A Mixed Meeting in Davos

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You needed to have your wits about you at this year's meeting of the World Economic Forum in Davos, Switzerland, and not just because the Alpine resort's sidewalks had been rendered glass-like by a dump of snow just before the proceedings began. (The skiing, since you ask, was fabulous.) Blink too quickly, and you'd miss the founders of Google at a reception for the Australian Prime Minister; or Al Gore, Shimon Peres and the head of Iran's central bank scurrying to separate meetings in a crowded hotel lobby while Bill Gates conducted interviews in a room just above them. And then there were the celebs: Angelina Jolie and Sharon Stone; Peter Gabriel and Bono; Lionel Richie (if he still counts as one) and Richard Gere, whose white hair gave him the air of a distinguished professor parachuted in to elucidate the theory of comparative advantage.

Yet if this year's Davos was more star-struck than ever, it also returned to its European roots. Busy with their jobs in the second Bush Administration, key U.S. policymakers like Vice President Dick Cheney (last year's headliner) stayed home. Though a gaggle of senators graced the proceedings, the senior Administration figure present was Robert Zoellick, the new deputy to Secretary of State Condoleezza Rice. By contrast, Britain's Prime Minister Tony Blair and Germany's Chancellor Gerhard SchrAPder gave major speeches. And Europe's new hero, Ukraine's President Viktor Yushchenko, used Davos as a chance to claim his nation's place as a fully-fledged European democracy.

With the absence of senior U.S. officials, there were few of the rancorous debates between Americans and Europeans over U.S. policy—especially the war in Iraq—that had marked the last two years, and less of a focus on the war against terrorism as the defining issue of our time. Instead, led by Blair, the Europeans pushed their own agenda, especially the need to increase foreign aid programs to meet the U.N.'s Millennium Development Goals of eradicating extreme poverty and reducing infant mortality and disease by 2015. The Europeans were supported not just by philanthropists like Gates (whose foundation has just pledged a second grant of $750 million to fund vaccinations in the developing world) but also by the stars. In the week's most dramatic gesture, Stone stood up in a plenary session, said she would donate $10,000 to fight malaria, and challenged others to do the same; within a few hours Stone announced that $1 million had been pledged.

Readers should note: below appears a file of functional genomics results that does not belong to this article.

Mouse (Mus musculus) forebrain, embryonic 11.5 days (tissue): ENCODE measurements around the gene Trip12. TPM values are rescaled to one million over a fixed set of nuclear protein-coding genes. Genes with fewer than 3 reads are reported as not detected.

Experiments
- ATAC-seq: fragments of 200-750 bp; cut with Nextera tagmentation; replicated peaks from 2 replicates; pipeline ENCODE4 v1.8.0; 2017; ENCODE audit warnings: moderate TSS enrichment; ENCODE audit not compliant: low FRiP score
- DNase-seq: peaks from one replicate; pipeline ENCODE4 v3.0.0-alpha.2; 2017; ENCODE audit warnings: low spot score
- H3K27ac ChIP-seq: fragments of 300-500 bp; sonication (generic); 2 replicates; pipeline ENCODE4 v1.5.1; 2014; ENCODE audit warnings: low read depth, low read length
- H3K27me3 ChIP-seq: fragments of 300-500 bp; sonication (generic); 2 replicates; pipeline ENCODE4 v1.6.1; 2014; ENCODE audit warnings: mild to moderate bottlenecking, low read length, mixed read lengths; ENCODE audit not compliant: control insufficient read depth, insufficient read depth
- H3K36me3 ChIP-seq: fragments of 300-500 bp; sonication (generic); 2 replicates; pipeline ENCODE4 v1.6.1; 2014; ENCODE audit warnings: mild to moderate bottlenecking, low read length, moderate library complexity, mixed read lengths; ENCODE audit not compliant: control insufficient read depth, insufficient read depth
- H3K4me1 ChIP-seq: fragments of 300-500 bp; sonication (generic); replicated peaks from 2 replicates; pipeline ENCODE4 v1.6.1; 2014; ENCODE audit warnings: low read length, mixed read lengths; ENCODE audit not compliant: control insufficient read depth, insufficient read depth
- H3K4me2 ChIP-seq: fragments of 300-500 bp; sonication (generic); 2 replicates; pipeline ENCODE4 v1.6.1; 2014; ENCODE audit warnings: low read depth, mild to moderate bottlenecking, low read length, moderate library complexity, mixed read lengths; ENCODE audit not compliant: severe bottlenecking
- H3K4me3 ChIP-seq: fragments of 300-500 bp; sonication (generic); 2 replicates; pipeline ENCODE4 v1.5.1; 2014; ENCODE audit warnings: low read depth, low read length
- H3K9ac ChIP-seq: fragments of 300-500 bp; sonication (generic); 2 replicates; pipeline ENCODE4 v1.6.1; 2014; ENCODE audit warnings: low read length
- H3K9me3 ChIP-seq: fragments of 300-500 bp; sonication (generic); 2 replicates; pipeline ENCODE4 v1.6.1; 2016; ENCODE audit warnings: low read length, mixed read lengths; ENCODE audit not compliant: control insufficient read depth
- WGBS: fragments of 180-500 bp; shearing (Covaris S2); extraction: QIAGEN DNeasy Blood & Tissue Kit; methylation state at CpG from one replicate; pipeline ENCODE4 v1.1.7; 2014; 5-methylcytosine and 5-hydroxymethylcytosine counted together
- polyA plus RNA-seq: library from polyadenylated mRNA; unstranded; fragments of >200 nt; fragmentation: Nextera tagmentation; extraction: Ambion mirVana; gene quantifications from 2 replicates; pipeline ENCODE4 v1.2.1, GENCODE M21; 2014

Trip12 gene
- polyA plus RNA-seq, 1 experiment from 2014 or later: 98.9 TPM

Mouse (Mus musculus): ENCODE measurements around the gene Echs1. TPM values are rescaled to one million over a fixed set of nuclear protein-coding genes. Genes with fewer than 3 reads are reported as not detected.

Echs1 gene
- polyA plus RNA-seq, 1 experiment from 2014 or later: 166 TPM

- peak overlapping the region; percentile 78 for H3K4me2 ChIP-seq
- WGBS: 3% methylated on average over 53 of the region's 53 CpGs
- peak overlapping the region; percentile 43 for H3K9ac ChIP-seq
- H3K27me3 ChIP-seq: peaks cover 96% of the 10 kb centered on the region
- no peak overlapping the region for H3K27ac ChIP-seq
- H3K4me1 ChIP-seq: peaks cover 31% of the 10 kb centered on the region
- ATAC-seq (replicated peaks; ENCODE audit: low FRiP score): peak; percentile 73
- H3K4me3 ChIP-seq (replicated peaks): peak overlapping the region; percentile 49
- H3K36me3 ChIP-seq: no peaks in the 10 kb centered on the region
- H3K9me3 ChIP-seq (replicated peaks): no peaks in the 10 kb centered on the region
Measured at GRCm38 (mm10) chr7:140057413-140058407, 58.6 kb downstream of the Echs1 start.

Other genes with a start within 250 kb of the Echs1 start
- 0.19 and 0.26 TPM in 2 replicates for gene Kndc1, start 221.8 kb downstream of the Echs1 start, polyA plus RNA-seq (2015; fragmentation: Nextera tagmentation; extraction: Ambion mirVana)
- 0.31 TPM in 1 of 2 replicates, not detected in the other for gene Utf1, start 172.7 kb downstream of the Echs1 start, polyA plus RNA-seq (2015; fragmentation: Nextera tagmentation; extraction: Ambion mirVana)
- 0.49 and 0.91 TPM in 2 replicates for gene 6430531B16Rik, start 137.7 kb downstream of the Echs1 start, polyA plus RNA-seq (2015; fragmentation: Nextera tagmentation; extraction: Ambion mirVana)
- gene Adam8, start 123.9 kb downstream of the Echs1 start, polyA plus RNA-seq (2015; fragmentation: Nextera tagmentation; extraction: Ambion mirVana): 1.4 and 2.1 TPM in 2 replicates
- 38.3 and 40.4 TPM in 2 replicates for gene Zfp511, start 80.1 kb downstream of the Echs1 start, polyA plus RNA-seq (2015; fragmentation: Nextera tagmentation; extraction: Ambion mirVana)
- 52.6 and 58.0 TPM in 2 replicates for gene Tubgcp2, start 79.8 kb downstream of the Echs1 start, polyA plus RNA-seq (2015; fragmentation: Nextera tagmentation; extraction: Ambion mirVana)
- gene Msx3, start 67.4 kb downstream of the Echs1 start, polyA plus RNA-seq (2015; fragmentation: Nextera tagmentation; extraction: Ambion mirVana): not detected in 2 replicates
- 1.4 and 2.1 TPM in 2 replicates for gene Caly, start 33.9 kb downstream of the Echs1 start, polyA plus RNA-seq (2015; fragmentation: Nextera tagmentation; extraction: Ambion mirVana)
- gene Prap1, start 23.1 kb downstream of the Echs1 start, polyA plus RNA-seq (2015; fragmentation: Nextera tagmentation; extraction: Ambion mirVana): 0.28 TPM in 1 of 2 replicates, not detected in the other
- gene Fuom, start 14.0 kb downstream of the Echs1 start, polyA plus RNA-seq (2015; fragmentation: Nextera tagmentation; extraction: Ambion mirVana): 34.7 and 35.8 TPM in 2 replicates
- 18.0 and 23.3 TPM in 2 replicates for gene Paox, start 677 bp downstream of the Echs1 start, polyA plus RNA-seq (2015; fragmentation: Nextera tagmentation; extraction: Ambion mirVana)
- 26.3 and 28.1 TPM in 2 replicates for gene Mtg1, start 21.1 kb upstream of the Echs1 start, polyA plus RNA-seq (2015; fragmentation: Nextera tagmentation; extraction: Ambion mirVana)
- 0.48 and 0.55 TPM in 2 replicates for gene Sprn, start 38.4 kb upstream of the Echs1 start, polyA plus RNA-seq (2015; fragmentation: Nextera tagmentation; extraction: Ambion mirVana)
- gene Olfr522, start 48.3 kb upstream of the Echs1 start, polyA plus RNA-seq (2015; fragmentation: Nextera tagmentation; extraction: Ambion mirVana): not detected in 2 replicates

If aid to the developing world was an issue on which real, measurable progress was made, a second key theme never came into focus. Looming large over the proceedings like a distant snow-covered peak, tempting and mysterious, was China. For the western business leaders in Davos, China's breakneck economic growth represented both an opportunity—1.3 billion consumers!—and a threat—1.3 billion cheap workers! C. Fred Bergsten, director of the Institute for International Economics in Washington D.C., argued that integrating China into the global economy poses novel problems. Never before, he said, has such a significant player also been poor—in terms of wealth per head—and at the same time neither a genuine free-market economy nor a democracy. Investors seemed similarly perplexed by China, speaking as much of the frustrations of doing business there as of the thrill of taking part in the biggest boom on the planet.

Those hoping for concrete indications of how China will develop were looking forward to a speech on Saturday by Huang Ju, a Vice-Premier of China's state council and the highest-ranking Chinese official at Davos. It was an opportunity missed. In stilted language that would not have been out of place in a speech given 30 years ago ("our relentless efforts for institutional innovation have lent a strong impetus to socio-economic development"), Huang gave a long overview of China's economic policies without confronting, until challenged by questions, the issues of intellectual property rights and China's exchange rate policy. Yet it is precisely such matters on which foreign investors want to hear clear, unequivocal policies from Beijing. As for the seminal question of whether China's economy can continue to steam ahead without the transparency and accountability that come with democracy and the rule of law, Huang was almost entirely silent, save to say that by 2020, China would have "an improved democracy system" and that its people would enjoy "a better life in a more harmonious society."

Still, it is one of the charms of Davos that there's always a second chance. Not long ago, questions of poverty and disease were the province of only a minority of attendees; this year, they were center stage. In time, perhaps, more Chinese leaders will make their way up the mountain, and engage in the open and honest dialogue that makes Davos, at its best, without peer as a gathering to discuss the global agenda. But if the Chinese really want to make an impact in Davos, they need to bring along a celebrity of their own. Surely Zhang Ziyi could spare a week away from filming each January?